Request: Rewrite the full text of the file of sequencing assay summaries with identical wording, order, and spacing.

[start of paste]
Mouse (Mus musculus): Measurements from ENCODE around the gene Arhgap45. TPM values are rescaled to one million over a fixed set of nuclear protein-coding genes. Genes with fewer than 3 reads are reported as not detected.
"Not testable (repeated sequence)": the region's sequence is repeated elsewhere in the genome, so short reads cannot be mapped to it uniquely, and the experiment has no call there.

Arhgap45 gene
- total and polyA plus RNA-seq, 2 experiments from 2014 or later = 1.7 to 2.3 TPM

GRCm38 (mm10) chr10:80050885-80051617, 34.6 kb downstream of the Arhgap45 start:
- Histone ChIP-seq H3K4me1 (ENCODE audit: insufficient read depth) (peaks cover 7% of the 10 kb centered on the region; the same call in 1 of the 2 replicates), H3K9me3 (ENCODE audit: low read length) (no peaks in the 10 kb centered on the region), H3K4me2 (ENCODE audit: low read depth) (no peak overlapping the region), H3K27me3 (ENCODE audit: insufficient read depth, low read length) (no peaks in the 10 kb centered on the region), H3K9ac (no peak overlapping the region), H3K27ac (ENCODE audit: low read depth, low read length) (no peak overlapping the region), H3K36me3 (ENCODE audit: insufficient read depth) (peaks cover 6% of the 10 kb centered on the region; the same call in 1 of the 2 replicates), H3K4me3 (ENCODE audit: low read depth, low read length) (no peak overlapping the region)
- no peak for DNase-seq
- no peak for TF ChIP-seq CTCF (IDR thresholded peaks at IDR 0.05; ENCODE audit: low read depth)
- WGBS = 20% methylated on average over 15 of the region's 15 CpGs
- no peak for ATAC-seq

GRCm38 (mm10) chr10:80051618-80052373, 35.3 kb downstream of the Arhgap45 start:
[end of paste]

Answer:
Mouse (Mus musculus): Measurements from ENCODE around the gene Arhgap45. TPM values are rescaled to one million over a fixed set of nuclear protein-coding genes. Genes with fewer than 3 reads are reported as not detected.
"Not testable (repeated sequence)": the region's sequence is repeated elsewhere in the genome, so short reads cannot be mapped to it uniquely, and the experiment has no call there.

Arhgap45 gene
- total and polyA plus RNA-seq, 2 experiments from 2014 or later = 1.7 to 2.3 TPM

GRCm38 (mm10) chr10:80050885-80051617, 34.6 kb downstream of the Arhgap45 start:
- Histone ChIP-seq H3K4me1 (ENCODE audit: insufficient read depth) (peaks cover 7% of the 10 kb centered on the region; the same call in 1 of the 2 replicates), H3K9me3 (ENCODE audit: low read length) (no peaks in the 10 kb centered on the region), H3K4me2 (ENCODE audit: low read depth) (no peak overlapping the region), H3K27me3 (ENCODE audit: insufficient read depth, low read length) (no peaks in the 10 kb centered on the region), H3K9ac (no peak overlapping the region), H3K27ac (ENCODE audit: low read depth, low read length) (no peak overlapping the region), H3K36me3 (ENCODE audit: insufficient read depth) (peaks cover 6% of the 10 kb centered on the region; the same call in 1 of the 2 replicates), H3K4me3 (ENCODE audit: low read depth, low read length) (no peak overlapping the region)
- no peak for DNase-seq
- no peak for TF ChIP-seq CTCF (IDR thresholded peaks at IDR 0.05; ENCODE audit: low read depth)
- WGBS = 20% methylated on average over 15 of the region's 15 CpGs
- no peak for ATAC-seq

GRCm38 (mm10) chr10:80051618-80052373, 35.3 kb downstream of the Arhgap45 start: